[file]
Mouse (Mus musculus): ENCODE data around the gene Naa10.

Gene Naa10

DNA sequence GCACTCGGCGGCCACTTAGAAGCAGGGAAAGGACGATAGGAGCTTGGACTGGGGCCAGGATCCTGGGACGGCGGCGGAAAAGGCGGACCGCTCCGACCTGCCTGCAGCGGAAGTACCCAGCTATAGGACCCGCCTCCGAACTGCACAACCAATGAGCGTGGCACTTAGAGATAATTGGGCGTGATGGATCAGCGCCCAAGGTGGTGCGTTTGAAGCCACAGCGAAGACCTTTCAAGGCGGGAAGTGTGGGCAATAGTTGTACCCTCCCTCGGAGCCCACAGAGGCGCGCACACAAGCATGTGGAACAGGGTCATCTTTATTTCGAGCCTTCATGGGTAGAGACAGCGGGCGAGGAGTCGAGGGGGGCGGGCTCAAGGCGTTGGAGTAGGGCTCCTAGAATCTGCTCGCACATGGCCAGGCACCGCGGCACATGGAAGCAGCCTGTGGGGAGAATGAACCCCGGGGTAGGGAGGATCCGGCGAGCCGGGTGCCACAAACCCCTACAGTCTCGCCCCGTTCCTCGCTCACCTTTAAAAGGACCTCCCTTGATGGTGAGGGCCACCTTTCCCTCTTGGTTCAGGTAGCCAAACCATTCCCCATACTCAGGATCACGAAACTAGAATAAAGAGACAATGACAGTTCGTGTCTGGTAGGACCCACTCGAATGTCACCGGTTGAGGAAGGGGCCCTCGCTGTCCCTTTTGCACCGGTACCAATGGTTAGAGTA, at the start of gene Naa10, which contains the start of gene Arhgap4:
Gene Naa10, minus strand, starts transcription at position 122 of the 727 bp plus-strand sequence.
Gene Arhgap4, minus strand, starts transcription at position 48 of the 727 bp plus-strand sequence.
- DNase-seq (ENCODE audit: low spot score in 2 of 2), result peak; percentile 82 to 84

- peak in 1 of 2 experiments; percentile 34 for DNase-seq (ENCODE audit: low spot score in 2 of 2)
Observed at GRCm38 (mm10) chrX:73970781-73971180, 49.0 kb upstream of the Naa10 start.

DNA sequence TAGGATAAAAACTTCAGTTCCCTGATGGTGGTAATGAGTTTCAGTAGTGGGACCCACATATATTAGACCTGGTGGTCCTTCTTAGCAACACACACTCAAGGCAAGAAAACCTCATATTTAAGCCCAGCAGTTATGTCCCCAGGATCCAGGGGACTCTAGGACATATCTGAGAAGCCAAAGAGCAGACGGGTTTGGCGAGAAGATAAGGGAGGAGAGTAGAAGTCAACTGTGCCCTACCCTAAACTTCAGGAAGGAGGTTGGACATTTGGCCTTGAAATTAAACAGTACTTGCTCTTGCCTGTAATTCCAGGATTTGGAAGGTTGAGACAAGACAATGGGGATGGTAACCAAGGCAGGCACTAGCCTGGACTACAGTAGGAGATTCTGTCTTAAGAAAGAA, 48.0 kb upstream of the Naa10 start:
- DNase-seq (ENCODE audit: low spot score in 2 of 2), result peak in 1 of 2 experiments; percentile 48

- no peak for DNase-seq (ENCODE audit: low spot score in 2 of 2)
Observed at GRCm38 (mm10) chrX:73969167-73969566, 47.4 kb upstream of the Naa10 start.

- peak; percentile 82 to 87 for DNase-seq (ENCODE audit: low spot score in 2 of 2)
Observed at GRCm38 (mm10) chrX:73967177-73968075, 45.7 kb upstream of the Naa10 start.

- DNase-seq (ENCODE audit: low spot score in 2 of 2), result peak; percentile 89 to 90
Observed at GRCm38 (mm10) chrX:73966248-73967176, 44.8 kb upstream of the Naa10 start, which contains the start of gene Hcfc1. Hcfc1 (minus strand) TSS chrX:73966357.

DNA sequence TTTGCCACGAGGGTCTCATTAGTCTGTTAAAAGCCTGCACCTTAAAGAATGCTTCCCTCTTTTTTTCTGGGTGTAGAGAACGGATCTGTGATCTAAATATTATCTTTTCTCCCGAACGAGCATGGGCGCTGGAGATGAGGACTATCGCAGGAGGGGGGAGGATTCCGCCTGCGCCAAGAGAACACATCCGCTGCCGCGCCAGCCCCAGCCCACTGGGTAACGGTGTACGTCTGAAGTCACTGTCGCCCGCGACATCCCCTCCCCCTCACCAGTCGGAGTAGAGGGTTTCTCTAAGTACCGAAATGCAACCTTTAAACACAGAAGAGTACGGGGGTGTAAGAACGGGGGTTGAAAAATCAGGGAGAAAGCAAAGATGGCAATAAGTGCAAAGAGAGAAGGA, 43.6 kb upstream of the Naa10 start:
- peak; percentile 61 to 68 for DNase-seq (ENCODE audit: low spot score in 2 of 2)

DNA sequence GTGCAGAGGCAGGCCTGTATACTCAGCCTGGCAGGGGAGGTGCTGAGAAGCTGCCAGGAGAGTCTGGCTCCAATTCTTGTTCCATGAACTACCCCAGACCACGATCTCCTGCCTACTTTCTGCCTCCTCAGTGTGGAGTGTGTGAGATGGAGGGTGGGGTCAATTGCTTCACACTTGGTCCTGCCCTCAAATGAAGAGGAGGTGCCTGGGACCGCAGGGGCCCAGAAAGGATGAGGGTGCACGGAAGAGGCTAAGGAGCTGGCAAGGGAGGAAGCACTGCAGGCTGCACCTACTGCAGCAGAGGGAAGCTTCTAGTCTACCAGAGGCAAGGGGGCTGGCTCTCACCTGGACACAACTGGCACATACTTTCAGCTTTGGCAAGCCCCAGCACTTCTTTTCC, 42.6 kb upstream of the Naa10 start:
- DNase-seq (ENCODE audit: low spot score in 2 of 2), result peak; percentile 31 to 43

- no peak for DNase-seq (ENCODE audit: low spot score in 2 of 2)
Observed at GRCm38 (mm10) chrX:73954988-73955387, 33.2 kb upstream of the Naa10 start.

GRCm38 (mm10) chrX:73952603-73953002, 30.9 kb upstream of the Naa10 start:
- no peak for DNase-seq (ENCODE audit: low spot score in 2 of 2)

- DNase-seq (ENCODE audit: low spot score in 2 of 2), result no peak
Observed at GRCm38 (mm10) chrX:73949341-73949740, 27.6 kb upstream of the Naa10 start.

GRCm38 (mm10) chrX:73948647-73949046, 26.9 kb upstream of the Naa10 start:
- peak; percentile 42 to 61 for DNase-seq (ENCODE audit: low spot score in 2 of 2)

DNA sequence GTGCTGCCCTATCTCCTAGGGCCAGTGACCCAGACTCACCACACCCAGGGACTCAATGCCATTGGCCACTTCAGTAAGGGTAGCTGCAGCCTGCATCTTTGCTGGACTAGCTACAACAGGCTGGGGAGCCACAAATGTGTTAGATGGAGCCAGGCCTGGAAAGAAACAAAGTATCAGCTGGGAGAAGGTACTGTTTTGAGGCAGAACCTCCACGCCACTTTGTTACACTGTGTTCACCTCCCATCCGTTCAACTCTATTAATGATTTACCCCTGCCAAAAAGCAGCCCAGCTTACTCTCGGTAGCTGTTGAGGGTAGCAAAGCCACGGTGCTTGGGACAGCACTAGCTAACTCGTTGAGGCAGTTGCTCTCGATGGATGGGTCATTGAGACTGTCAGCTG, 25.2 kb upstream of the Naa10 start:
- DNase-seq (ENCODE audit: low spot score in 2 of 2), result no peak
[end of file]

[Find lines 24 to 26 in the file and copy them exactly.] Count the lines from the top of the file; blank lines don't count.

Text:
- no peak for DNase-seq (ENCODE audit: low spot score in 2 of 2)

- DNase-seq (ENCODE audit: low spot score in 2 of 2), result no peak
Observed at GRCm38 (mm10) chrX:73949341-73949740, 27.6 kb upstream of the Naa10 start.